Special prosecutor John Durham’s team suggested this week that a technology executive who was hired by a former Clinton campaign attorney may face criminal charges.
“Tech Executive-1,” who was confirmed to be Rodney Joffe, is currently being investigated by Durham’s team, according to a prosecutor. Prosecutors didn’t provide more details.
“We have not at this point charged [Mr. Joffe] with a crime, but as we’ve been saying all along, this is an ongoing investigation, and we can’t say no crime has been committed,” prosecutor Andrew DeFilippis said in a Washington courtroom this week. Durham’s team is now “looking closely” into the matter, he said.
Joffe had a government contract in 2016, according to DeFilippis, who noted that the statute of limitations for government abuse misconduct charges extends beyond five years. However, it’s not clear if Joffe will be charged or if those charges are being investigated.
DeFilippis’s comments were made in the context of Durham’s case against former Clinton campaign and Democratic National Committee attorney Michael Sussmann, who was indicted last year for allegedly making false statements to the FBI. Sussmann has pleaded not guilty, while his attorneys have recently suggested that aspects of Durham’s case are politically motivated.
A spokesperson for Joffe, in response to DeFilippis’s comment, told CNN on April 27 that the remarks in court are “baseless and reckless” while accusing Durham of pushing an “unfounded political narrative through false innuendo.”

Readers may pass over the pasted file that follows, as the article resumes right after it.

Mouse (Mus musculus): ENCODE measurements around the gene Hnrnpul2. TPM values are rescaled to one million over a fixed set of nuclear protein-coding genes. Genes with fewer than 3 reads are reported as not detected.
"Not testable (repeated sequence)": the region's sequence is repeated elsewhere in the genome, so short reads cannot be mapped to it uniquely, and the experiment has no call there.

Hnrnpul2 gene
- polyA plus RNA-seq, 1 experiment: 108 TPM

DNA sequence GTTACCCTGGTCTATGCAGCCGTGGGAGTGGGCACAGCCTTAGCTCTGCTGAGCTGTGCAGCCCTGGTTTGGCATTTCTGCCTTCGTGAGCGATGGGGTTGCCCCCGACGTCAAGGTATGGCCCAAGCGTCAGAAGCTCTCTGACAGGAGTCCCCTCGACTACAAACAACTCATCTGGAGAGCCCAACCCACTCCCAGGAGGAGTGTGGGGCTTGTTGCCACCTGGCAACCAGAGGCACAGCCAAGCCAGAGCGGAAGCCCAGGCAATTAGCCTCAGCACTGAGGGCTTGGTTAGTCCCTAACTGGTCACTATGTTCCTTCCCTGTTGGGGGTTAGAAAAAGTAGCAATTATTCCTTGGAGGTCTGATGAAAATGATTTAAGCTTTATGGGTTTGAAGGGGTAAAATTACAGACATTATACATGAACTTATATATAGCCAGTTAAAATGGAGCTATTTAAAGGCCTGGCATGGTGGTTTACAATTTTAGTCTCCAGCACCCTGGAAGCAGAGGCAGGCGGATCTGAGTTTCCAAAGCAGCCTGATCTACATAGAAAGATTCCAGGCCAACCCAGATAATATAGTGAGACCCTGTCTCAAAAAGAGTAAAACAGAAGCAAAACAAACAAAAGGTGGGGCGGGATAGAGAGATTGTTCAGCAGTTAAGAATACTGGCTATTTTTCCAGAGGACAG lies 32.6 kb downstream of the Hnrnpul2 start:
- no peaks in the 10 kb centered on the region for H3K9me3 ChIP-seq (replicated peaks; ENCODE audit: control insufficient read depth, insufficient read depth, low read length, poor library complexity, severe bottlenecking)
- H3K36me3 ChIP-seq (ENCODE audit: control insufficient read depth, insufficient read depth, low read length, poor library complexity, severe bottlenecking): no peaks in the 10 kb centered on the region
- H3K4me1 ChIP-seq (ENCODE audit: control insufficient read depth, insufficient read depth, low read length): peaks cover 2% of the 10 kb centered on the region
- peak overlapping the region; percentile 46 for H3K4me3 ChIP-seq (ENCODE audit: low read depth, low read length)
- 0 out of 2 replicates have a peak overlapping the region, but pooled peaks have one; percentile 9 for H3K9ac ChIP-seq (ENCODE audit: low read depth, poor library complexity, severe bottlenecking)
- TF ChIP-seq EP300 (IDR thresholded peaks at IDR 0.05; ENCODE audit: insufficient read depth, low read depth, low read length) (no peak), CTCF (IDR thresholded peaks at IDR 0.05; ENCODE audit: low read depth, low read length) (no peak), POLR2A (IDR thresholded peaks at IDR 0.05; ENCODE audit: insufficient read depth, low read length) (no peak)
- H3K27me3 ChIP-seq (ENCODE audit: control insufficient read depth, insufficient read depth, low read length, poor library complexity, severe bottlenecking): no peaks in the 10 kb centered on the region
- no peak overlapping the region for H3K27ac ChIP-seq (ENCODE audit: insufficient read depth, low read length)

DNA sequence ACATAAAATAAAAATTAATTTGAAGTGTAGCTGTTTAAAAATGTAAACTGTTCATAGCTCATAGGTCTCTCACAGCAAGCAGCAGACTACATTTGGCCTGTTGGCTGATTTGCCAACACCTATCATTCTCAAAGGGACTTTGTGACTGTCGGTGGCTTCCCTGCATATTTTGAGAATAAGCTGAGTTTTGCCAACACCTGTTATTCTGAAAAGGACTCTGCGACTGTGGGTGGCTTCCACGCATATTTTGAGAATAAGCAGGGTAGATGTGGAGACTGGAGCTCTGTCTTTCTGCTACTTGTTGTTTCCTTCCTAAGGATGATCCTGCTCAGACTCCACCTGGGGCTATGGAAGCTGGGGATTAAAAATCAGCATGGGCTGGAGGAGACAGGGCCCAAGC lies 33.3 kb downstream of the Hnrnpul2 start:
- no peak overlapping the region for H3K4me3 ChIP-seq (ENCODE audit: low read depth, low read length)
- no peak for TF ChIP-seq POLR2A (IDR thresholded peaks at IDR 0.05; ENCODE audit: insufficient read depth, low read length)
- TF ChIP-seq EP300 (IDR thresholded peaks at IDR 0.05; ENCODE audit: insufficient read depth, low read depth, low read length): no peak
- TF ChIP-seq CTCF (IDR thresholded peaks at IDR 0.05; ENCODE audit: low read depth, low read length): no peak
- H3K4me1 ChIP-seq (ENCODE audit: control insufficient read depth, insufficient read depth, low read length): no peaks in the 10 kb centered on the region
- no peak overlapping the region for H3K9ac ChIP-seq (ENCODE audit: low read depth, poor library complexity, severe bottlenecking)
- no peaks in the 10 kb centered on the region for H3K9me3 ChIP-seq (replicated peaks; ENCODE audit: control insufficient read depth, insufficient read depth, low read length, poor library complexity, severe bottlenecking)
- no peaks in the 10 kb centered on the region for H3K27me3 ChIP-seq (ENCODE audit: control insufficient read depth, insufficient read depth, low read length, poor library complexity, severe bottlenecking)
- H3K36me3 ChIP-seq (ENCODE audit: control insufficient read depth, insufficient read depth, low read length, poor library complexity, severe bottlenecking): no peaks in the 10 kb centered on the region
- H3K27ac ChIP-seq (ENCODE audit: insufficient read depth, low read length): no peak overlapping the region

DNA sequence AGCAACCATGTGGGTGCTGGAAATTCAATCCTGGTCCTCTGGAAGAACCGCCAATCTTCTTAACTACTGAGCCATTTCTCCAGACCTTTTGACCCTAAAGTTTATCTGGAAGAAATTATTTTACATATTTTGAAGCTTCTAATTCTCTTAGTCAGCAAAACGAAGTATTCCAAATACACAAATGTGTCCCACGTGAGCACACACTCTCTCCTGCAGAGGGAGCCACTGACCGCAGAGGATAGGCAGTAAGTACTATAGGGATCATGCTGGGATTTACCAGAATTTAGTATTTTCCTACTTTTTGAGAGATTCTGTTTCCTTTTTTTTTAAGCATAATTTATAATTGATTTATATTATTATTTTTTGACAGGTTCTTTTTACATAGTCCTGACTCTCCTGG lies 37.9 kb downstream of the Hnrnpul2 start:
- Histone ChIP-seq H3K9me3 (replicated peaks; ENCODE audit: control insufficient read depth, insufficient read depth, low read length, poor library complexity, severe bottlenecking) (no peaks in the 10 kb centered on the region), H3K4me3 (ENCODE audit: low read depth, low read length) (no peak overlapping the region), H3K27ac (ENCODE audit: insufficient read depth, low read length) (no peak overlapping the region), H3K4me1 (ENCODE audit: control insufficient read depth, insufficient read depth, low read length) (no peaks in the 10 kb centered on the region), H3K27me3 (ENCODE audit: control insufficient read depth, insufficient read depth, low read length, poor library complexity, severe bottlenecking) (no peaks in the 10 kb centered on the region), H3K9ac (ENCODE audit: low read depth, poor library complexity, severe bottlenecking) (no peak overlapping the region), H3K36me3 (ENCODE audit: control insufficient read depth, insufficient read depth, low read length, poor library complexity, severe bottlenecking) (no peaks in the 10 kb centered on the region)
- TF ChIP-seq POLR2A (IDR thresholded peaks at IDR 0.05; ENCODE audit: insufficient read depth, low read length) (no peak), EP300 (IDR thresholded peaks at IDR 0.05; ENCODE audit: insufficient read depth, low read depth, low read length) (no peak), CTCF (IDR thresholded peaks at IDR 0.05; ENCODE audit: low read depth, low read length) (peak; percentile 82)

“Mr. Joffe did not defraud or mislead any branch of the U.S. Government,” the spokesperson said. “Furthermore, the data at issue did not belong to the Government and did not contain private or personal information about any individual, nor was it manipulated in any way.”
Sean Berkowitz, one of Sussmann’s attorneys, argued this week that DeFilippis is trying to pressure Joffe into not providing testimony that could benefit Sussmann. What’s more, he said, prosecutors have shown no evidence that Joffe committed a crime.
“Telling a witness they continue to face criminal liability is federal government overreach,” Berkowitz told the court, according to the newspaper.
More than two months ago, a spokesperson for Joffe confirmed that he’s “Tech Executive-1” as mentioned in several of Durham’s filings.
“Contrary to the allegations in this recent filing, Mr. Joffe is an apolitical internet security expert with decades of service to the U.S. government who has never worked for a political party and who legally provided access to DNS data obtained from a private client that separately was providing DNS services to the Executive Office of the President (EOP),” the spokesperson said at the time.
Those comments were made after Durham alleged that Joffe conducted surveillance operations against former President Donald Trump’s campaign during the 2016 election. Prosecutors also said the surveillance continued after Trump was elected and became president.
Sussmann is accused of lying to then-FBI General Counsel James Baker in late 2016 when he said he wasn’t working for any client while providing the bureau with potentially damning information about Trump, including a now-discredited allegation that there was a secret backchannel between the Trump Organization and a Russian bank.
Earlier this month, Durham alleged that Sussmann, a cybersecurity attorney who had worked for Democrat-aligned Perkins Coie, made false statements to a second intelligence agency in early 2017. Reports have indicated that the agency was the CIA.
Around the same time, Sussmann’s attorneys accused Durham of trying to “put other people, other conduct, and other issues on trial that have nothing to do with the narrow false statement crime the special counsel has actually brought against Mr. Sussmann.” They requested U.S. District Court Judge Christopher Cooper to “deny the special counsel’s motion to admit Mr. Priestap’s and Ms. Anderson’s notes.”
The Epoch Times has contacted Steven Tyrell, an attorney for Joffe, for comment. Tyrell wasn’t in the courtroom when DeFilippis made his remarks.